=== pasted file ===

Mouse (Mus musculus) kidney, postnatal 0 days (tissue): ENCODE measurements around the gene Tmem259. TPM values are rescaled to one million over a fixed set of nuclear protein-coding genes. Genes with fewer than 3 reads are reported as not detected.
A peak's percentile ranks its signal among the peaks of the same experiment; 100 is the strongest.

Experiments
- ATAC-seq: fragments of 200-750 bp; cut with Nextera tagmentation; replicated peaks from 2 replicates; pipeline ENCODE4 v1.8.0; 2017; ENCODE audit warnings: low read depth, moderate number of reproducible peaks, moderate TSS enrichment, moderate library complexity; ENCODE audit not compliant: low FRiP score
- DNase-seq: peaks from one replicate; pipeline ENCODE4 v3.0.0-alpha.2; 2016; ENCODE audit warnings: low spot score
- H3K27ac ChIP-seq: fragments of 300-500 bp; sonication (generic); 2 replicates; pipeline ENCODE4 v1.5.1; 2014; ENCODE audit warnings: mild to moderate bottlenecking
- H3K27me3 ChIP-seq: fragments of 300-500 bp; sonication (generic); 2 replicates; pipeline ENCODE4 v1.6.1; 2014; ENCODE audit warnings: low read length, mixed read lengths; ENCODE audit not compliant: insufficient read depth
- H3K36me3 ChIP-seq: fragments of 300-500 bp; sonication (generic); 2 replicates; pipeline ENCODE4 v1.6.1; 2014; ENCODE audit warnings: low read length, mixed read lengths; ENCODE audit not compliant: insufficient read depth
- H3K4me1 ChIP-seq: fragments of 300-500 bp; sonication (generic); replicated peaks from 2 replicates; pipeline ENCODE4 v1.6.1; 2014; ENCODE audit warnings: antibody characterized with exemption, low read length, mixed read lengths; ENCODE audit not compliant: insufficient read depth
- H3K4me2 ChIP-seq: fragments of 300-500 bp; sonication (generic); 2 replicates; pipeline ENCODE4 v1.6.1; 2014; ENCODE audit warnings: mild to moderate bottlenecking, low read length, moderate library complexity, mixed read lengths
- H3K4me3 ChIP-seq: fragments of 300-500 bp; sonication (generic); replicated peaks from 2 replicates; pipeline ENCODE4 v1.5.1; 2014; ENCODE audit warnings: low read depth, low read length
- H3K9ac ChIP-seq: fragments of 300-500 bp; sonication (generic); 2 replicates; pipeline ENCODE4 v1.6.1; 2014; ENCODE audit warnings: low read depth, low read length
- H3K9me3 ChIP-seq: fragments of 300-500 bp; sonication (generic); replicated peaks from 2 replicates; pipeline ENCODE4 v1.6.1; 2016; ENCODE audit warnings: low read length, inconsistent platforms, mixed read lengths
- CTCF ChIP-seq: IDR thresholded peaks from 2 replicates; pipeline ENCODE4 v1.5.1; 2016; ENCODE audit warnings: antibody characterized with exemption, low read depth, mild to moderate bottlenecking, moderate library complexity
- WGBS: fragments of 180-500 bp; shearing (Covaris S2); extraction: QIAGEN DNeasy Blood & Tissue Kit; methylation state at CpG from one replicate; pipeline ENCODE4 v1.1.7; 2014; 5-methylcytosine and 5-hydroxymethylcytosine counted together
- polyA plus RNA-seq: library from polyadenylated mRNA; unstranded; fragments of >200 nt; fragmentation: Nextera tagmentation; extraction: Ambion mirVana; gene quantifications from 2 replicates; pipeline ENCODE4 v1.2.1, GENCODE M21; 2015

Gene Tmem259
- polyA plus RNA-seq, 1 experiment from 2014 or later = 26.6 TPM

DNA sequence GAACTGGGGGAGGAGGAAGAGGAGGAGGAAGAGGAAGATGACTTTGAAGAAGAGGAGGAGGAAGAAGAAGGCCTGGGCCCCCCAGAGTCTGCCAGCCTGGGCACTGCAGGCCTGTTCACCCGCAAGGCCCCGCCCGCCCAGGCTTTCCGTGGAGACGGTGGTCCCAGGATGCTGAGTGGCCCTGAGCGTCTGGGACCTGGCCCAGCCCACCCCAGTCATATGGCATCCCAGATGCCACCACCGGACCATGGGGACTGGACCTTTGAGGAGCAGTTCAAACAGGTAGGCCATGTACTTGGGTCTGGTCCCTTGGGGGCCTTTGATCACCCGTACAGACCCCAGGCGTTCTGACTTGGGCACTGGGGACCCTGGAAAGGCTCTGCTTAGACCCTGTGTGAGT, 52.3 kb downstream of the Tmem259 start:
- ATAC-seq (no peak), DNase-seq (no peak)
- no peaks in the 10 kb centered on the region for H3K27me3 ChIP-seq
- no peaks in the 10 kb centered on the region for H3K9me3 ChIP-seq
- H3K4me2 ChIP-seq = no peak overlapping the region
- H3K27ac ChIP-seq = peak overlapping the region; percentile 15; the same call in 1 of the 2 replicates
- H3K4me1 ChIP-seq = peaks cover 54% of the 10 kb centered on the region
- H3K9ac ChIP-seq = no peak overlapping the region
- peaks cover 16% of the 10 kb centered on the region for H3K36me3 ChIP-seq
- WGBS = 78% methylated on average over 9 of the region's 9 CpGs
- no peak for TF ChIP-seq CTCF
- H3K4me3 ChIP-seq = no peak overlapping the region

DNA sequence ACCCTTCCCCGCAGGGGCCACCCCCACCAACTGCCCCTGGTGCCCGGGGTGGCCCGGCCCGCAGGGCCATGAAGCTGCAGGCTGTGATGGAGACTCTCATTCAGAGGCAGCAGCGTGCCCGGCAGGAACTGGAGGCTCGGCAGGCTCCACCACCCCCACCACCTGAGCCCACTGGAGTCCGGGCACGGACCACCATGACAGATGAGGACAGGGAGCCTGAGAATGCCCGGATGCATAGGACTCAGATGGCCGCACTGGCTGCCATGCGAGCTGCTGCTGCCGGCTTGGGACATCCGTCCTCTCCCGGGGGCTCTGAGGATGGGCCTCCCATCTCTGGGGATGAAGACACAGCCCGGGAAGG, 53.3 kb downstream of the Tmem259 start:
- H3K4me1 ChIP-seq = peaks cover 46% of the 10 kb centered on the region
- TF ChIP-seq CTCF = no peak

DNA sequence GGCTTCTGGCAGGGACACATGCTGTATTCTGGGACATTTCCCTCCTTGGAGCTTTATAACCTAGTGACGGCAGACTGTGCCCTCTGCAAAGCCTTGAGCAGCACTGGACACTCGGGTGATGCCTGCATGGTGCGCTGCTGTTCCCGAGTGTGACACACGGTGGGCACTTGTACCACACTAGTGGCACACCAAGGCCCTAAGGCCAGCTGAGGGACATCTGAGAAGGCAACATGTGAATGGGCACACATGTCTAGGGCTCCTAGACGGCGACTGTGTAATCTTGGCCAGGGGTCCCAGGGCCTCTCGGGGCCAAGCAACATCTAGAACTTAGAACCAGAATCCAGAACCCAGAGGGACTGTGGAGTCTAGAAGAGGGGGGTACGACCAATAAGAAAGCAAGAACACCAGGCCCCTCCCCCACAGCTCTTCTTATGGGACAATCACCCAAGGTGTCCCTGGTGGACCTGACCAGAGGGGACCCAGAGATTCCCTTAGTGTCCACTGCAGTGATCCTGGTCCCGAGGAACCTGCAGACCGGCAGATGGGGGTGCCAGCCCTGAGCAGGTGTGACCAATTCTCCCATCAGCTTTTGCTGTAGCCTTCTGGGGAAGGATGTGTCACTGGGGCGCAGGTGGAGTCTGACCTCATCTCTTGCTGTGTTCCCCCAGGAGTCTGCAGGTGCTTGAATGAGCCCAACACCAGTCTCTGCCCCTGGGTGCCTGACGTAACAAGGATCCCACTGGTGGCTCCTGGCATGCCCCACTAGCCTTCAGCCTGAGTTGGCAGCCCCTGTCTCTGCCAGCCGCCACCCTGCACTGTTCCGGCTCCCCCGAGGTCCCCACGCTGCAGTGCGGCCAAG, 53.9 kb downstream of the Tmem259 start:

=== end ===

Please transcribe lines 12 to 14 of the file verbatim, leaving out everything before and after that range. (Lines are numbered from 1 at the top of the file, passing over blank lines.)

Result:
- H3K9ac ChIP-seq: fragments of 300-500 bp; sonication (generic); 2 replicates; pipeline ENCODE4 v1.6.1; 2014; ENCODE audit warnings: low read depth, low read length
- H3K9me3 ChIP-seq: fragments of 300-500 bp; sonication (generic); replicated peaks from 2 replicates; pipeline ENCODE4 v1.6.1; 2016; ENCODE audit warnings: low read length, inconsistent platforms, mixed read lengths
- CTCF ChIP-seq: IDR thresholded peaks from 2 replicates; pipeline ENCODE4 v1.5.1; 2016; ENCODE audit warnings: antibody characterized with exemption, low read depth, mild to moderate bottlenecking, moderate library complexity